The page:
Of all of the songs that we sing during the Passover Seder, no song is more popular than “Dayenu,” commonly translated as “it would have been enough.”
Had he taken us out of Egypt without carrying out judgments against the Egyptians — Dayenu — it would have been enough.
Had he carried out judgments against the Egyptians without vanquishing their gods — Dayenu — it would have been enough.
However, when we read each of these verses, we realize that the translation “it would have been enough” is deficient. That is because when we look at the litany of miracles that God performed, from removing us from bondage to bringing us to the Land of Israel and the building of the Holy Temple, we realize that each and every step along the way was necessary. Indeed, no single miracle would have been enough, but by including every Divine marvel along the way, the
Israelites experienced a total and complete redemption.
Therefore there are those, myself included, who believe that Dayenu is better translated not as a declarative statement — “It would have been enough” — but rather in the form of a question, “Would it have been enough?” And the answer is, of course, “No!”
Consider the following: Would it really have been enough for God to have parted the sea for the Israelites without bringing them to dry land? Would it have been enough if God brought us to Mount Sinai without giving us the Torah? Would it have been enough to give us the Torah without leading us to the Land of Israel? Of course not. Every step along the way was integral and necessary.
I suppose this boils down to the question, “When in our lives do we ever really think that we have enough?” Who among us, even after getting a pay raise says, “Now I earn enough?” We humans are acquisitive in nature. No matter what we have, we seem to want more. The man with $1 million wants $2 million. The woman who has 100 beautiful dresses is likely to want even more.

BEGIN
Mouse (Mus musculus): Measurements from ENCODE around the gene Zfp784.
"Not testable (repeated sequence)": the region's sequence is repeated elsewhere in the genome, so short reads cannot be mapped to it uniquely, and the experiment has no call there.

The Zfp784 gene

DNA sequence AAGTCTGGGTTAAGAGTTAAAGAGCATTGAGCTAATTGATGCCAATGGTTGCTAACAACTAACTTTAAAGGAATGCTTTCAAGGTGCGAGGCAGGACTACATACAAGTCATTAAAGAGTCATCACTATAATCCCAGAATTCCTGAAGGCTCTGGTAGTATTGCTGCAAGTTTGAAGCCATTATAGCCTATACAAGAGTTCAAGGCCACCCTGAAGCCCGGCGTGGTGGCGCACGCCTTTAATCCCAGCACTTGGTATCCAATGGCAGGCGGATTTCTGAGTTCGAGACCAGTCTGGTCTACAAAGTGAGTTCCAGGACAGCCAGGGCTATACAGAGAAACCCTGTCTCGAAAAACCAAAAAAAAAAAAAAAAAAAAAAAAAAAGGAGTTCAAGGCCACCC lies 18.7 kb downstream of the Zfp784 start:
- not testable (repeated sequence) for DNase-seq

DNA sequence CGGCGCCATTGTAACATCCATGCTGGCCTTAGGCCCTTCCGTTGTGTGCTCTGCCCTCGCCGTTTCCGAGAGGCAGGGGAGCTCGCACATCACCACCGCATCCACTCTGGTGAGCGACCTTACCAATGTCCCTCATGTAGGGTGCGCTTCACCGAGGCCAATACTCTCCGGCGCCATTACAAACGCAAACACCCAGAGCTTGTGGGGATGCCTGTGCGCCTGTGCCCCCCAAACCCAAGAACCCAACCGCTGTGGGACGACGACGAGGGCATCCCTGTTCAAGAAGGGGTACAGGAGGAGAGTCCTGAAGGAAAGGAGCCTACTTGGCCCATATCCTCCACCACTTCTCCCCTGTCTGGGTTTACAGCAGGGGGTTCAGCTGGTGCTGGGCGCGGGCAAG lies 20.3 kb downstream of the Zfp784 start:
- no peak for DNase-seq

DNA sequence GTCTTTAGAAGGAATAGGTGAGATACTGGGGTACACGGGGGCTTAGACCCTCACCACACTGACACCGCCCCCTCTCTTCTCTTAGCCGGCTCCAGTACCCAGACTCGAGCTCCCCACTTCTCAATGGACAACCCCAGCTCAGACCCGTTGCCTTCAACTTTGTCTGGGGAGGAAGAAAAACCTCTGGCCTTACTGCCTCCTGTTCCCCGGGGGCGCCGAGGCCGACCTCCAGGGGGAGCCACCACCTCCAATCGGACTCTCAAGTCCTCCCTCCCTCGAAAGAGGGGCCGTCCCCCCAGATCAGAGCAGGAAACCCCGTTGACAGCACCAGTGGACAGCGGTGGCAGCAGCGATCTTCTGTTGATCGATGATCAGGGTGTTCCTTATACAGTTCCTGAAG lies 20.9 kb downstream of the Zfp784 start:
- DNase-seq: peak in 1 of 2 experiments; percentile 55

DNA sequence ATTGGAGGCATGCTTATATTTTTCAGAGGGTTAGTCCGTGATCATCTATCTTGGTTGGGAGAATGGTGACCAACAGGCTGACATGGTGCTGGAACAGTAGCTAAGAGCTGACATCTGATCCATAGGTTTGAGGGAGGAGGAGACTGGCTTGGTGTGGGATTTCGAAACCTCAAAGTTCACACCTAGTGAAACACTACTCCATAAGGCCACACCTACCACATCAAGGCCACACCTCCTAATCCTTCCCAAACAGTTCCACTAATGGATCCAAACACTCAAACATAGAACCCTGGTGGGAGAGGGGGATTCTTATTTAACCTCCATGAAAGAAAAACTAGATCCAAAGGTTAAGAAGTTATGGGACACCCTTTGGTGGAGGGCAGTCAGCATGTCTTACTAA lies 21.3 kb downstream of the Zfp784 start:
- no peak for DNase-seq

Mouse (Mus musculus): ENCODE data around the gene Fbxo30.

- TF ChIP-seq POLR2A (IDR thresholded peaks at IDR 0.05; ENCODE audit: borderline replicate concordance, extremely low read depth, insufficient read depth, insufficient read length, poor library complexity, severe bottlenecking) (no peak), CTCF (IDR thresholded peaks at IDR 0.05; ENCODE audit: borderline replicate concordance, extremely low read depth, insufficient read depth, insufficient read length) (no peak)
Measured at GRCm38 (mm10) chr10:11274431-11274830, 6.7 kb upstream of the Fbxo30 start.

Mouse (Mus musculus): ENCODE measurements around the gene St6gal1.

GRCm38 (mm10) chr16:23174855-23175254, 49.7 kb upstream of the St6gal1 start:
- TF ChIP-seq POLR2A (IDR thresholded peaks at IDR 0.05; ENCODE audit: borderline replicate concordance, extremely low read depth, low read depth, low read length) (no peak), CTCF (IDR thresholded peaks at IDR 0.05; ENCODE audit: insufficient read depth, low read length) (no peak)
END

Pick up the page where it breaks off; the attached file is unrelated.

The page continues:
This model also applies to other facets of our life. As a rabbi, I have learned that when someone loses a loved one, in most instances the survivors would have wanted to spend more time with their now deceased family member. I remember that when my father passed away at the age of 97, I still wished that I had more time with him. I have officiated at the funeral of people who were married for more than 70 years, obviously of advanced years, but the truth is that when you truly love someone, you always want more time with them.
Someone who enjoys doing his job generally wants to keep it for as long as possible. But sometimes illness, downsizing or other factors can lead to early retirement or unemployment. Instead of declaring Dayenu — “It is enough” — we should ask “Is it really enough?”
In Pirke Avot, the Ethics of the Fathers, we are taught, “Who is rich? He who is satisfied with his portion.” That is certainly the ideal toward which we should all strive. Yet, it is still human nature to want more. The key to happiness is to be able to ask ourselves honestly, “When do we have what we truly need, not just what we desire?”
No matter how you read it, Dayenu challenges us examine our values and priorities and prompts us to ask questions about our deepest spiritual needs. And in keeping with the spirit of Passover, the more questions we ask, the better. Dayenu!
Chag Kasher V’Sameach — I wish you all a happy and kosher Passover. JN
Rabbi Arthur Lavinsky is a member of the Greater Phoenix Board of Rabbis and a retired pulpit rabbi and Navy chaplain residing in Phoenix.